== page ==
Some records tingle as they slip down your spine. Some records sound like every great summer of your youth squeezed into four minutes. Some records sound like quitting your job forever and moving to Spain. Mostly these records feature on an album called Friendly Fires by, you guessed it, St. Alban's hottest: Friendly Fires.
Album opener and first official single 'Jump In The Pool' defies words: take how gorgeous 'Paris' (previously out on Moshi Moshi as a limited release) sounds, add some sparkling Latino rhythms and literally submerge the whole thing in the pool from the opening scene of A Life Less Ordinary (Diaz optional) and you still haven't quite got some lush enough. It's the only track that isn't self-produced (Paul Epworth got in touch after hearing their earlier efforts) and as such you would be forgiven for thinking nothing else sounds as good. But you would be dead wrong...
If you are still reading this and you haven't actually heard 'Paris' (previuosly featured on BlackPlastic here) then, in all honesty, stop wasting your time because you should be checking it out on YouTube rather than reading BlackPlastic's futile attempts to describe how good this sounds. Retooled with vocals from Au Revoir Simone (yes, BlackPlastic loves you too girls) it is as unstoppably optimistically full of glamour and hope and lust as ever. And it proves something the is reconfirmed over and over during the 38 minutes of music here: not only can Friendly Fires write a good tune but they can work the spit and polish too. Despite the fact it was recorded on a laptop with an old microphone this album has a staggering amount of detail and shines even if you don't know of it's humble origins. Electronic warmth and techno stabs make this one of the most distinctive records you will hear this year. No other band captures dance music in it's rawest form quite like Friendly Fires.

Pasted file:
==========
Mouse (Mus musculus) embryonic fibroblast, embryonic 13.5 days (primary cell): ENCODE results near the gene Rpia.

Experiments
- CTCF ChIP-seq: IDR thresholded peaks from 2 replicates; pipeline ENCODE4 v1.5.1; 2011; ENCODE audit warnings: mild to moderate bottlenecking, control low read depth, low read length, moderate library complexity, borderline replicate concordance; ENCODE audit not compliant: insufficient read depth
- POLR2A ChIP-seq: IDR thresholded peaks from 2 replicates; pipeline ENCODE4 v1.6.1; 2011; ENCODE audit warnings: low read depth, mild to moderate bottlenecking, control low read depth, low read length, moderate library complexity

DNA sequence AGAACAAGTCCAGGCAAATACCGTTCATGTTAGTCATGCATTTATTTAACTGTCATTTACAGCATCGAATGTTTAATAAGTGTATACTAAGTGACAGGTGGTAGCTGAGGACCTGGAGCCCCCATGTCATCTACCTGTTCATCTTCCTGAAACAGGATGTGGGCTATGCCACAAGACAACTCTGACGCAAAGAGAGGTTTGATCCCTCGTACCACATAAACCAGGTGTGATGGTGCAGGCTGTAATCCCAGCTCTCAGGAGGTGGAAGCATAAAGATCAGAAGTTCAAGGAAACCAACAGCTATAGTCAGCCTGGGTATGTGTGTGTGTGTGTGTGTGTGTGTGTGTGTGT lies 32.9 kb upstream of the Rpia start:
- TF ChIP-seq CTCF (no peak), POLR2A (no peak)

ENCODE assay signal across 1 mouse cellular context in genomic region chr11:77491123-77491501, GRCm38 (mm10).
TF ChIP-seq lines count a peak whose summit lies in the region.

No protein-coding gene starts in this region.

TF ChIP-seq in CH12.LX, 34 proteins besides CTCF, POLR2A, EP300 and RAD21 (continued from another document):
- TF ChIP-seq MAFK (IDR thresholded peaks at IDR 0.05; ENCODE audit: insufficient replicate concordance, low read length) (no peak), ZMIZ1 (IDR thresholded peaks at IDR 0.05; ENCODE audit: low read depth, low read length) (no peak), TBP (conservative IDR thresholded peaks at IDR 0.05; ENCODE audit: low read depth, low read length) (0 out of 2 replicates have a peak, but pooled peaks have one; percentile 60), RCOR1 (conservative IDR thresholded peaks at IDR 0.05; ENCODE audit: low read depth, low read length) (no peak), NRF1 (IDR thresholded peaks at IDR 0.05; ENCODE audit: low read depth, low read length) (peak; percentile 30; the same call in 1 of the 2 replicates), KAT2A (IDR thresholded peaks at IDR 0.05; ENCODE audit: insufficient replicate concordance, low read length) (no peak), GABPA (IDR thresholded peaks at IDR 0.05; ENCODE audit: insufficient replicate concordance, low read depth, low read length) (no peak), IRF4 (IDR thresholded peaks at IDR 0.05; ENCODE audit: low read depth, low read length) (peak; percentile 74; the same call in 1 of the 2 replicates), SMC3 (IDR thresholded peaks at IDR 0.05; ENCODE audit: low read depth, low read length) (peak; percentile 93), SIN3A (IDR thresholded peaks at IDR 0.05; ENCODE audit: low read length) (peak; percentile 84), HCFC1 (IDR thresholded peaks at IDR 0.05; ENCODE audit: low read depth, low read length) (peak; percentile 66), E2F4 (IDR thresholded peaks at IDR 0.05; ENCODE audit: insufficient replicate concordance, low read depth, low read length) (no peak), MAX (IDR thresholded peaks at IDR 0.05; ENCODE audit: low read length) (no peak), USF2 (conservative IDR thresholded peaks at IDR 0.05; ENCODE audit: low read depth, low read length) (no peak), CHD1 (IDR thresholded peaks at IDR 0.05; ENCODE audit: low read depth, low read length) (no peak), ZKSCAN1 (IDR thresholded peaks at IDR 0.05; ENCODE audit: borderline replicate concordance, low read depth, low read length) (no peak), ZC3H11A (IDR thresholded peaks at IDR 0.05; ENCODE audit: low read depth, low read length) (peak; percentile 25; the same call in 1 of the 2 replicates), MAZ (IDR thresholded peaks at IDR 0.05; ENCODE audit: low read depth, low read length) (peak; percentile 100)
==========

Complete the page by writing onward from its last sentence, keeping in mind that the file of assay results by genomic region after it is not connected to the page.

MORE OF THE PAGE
The only criticism that can be levelled at this record is that, if you've been paying attention, you'll already know six of ten tracks. Trouble is, they're six of the best songs you've heard in ages and the others are just as good.
'On Board' still adds post-punk magic you the synth line from Jamie Principle's 'Your Love'. 'Lovesick' is an 80s catwalk of a record that switches from eyelinered vocals in the verse to to a minimal-inspired chorus and back again before a tech-house closer, whilst 'Ex Lover' oozes enough magic to finish things off on a high.
Friendly Fires have gone and put every good idea most bands have in their whole careers into one album and, staggeringly, it works. James Murphy had better watch out: not since LCD Soundsystem's Sound of Silver has a band quite so confidently pushed the envelope concerning what a band can be.